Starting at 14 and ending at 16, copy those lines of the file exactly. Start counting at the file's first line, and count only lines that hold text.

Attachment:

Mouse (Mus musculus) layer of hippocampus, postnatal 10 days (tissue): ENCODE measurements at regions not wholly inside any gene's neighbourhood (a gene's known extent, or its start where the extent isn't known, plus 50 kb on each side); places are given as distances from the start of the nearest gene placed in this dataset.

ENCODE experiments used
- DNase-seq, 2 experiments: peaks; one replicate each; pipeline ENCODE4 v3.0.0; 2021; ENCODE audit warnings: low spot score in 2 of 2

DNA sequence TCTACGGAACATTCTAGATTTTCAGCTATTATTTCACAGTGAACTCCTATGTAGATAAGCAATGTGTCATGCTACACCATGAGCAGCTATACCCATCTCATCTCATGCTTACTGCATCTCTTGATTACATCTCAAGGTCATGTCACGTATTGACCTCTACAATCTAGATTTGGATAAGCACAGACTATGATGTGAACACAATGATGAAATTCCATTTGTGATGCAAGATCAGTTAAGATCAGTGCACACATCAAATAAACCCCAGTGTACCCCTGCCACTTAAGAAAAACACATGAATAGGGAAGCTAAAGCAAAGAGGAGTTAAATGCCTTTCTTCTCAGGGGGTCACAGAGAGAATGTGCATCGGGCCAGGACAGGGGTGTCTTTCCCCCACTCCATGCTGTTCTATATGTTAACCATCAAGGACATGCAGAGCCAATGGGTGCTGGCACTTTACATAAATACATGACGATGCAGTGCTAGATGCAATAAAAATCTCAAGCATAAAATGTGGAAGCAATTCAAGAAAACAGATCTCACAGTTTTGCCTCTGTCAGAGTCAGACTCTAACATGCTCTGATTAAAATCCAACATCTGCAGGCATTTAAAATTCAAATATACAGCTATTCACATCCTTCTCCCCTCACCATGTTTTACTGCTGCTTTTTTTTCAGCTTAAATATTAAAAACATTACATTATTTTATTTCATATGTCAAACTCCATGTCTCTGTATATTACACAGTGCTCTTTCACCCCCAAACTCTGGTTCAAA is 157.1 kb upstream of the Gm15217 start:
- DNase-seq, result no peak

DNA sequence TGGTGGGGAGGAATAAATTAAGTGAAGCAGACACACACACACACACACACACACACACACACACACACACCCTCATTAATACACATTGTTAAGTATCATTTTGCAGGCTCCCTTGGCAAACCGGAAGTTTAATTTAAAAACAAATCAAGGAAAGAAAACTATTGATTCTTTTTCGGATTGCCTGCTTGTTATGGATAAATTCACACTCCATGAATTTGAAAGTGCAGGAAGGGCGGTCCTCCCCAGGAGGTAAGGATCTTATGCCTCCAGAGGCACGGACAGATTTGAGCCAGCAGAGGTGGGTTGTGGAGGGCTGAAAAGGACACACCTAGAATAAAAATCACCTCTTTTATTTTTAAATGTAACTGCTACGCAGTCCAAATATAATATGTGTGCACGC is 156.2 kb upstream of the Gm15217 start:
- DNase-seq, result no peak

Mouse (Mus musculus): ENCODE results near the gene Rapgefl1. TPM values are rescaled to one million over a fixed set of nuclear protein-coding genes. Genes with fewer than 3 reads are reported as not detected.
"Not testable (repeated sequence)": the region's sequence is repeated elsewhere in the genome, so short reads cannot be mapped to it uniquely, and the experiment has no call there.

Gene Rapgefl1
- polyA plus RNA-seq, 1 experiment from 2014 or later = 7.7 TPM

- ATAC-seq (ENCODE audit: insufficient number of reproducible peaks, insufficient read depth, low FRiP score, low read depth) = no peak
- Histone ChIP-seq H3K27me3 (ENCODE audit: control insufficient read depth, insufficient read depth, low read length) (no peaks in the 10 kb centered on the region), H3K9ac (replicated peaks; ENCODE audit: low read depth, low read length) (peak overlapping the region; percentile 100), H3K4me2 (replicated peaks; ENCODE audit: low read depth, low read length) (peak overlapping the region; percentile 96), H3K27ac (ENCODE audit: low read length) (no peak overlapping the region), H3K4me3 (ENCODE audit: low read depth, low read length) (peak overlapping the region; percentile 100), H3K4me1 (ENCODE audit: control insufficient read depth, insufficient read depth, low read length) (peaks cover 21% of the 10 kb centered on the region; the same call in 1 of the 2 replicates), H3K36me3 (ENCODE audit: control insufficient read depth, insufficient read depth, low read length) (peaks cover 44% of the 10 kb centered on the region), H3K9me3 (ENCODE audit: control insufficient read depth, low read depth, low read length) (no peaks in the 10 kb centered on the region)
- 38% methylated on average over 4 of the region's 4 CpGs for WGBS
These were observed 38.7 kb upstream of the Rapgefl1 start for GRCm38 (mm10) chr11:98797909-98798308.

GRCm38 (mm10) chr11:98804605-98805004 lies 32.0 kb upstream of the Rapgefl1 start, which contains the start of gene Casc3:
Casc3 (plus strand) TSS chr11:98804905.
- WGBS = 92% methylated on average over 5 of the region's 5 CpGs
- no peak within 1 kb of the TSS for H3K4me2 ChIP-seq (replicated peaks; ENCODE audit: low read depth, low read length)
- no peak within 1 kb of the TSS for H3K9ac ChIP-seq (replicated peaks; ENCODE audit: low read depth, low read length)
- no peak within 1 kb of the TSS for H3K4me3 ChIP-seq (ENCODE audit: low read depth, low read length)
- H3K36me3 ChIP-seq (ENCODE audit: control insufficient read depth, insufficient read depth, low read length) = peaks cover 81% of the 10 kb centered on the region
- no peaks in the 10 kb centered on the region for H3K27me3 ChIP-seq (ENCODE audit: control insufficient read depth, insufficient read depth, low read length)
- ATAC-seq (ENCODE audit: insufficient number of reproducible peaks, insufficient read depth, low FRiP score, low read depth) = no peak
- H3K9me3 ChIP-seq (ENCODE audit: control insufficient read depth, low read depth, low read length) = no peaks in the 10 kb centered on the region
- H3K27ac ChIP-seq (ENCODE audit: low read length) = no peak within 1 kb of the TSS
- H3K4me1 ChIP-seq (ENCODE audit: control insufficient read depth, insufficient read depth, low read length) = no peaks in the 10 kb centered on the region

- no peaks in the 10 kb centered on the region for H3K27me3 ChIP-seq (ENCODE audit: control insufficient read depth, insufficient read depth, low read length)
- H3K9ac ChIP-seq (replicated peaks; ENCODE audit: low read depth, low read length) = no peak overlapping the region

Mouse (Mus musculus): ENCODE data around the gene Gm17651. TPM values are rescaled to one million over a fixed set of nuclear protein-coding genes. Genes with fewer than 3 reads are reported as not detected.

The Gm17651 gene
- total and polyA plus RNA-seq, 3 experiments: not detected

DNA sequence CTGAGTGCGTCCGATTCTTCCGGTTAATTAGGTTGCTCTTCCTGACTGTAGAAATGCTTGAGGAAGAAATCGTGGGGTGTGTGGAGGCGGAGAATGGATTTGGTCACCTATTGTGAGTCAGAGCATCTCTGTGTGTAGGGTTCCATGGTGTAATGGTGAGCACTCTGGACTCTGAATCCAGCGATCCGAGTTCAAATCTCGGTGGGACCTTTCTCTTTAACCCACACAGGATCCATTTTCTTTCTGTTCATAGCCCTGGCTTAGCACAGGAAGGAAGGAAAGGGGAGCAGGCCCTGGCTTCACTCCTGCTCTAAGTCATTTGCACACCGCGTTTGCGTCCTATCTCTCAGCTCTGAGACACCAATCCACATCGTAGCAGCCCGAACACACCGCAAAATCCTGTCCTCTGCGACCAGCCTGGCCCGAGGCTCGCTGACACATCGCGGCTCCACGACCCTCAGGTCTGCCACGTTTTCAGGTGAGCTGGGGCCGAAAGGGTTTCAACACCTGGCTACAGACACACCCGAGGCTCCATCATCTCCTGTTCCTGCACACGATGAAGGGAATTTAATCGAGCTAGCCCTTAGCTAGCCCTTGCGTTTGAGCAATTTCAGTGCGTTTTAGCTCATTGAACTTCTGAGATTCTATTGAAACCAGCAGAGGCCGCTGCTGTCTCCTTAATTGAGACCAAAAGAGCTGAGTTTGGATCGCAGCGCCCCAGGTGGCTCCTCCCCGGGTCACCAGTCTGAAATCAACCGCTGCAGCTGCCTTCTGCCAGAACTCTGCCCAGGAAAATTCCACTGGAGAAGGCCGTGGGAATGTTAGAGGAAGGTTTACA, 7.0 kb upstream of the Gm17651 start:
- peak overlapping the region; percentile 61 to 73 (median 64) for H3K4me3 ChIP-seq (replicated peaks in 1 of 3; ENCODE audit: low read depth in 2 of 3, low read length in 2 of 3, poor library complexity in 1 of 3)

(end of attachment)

- 38% methylated on average over 4 of the region's 4 CpGs for WGBS
These were observed 38.7 kb upstream of the Rapgefl1 start for GRCm38 (mm10) chr11:98797909-98798308.

GRCm38 (mm10) chr11:98804605-98805004 lies 32.0 kb upstream of the Rapgefl1 start, which contains the start of gene Casc3: